La zarza de los médanos / José Antonio Ramos Sucre

The Bramble on the Dunes

The country of my childhood was afflicted by a penitential aridity.
     I was suffering the ascendancy of a washed-out sky and discerning the profile of a mystical tower.
     The sober mountains with recondite peaks were preferring November’s cloak. The souls of the deceased, according to the thought of a pusillanimous creature, would retreat into their shyness, follow the vicissitudes of a perplexed river and fly on the ocean breeze.
     We would conquer the fear of the visionary nights throughout the highlands, in the swift carriage. Some wilted reeds were interrupting the flight of the wheels and the indolent moon was pouring the enchantment of its silver nuances into a circle.
     The infantile creature, object of my grief, loved in a fervid manner some balsamic flowers, of sidereal origin, imbued in the salty air. She was living in suspense of death’s announcement and was demanding them for her tomb. I have defended the wild leaves from the assault of the sands.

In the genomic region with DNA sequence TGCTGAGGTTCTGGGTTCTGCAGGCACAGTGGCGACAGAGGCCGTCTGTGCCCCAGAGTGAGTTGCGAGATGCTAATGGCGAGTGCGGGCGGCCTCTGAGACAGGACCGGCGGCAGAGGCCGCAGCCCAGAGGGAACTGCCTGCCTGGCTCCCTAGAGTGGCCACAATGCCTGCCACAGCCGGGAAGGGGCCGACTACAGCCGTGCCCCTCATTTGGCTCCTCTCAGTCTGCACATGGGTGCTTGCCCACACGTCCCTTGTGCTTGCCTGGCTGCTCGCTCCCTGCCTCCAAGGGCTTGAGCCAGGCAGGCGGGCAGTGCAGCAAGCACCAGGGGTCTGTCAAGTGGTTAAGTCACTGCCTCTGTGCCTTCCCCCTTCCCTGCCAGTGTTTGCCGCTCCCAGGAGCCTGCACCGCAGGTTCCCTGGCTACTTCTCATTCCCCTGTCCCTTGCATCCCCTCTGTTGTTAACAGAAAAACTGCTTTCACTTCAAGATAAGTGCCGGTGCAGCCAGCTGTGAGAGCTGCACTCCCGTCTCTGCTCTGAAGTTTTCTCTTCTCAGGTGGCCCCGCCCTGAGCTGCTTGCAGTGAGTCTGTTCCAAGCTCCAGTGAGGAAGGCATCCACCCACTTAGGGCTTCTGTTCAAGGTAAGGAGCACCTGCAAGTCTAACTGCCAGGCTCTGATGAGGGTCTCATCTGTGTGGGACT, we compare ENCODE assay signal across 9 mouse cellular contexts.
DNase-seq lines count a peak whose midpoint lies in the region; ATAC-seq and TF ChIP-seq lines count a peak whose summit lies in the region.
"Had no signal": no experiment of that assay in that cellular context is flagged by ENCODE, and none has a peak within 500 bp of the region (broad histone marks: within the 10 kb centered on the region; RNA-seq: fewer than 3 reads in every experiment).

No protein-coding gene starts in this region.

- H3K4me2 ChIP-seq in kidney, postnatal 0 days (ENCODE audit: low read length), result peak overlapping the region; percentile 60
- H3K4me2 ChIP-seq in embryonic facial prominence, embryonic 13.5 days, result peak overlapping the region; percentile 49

The sea flooded its limits to cover the unfortunate shore. A mute and transparent shadow guided the skiff of my health to the kingdom of dawn, towards unequivocal happiness. I was waking from enchanted dreams and perceiving in the air of the lodgings the effluvium of the fragrant undergrowth.

El cielo de esmalte (1929)

{ José Antonio Ramos Sucre, Obra completa, Caracas: Biblioteca Ayacucho, 1989 }

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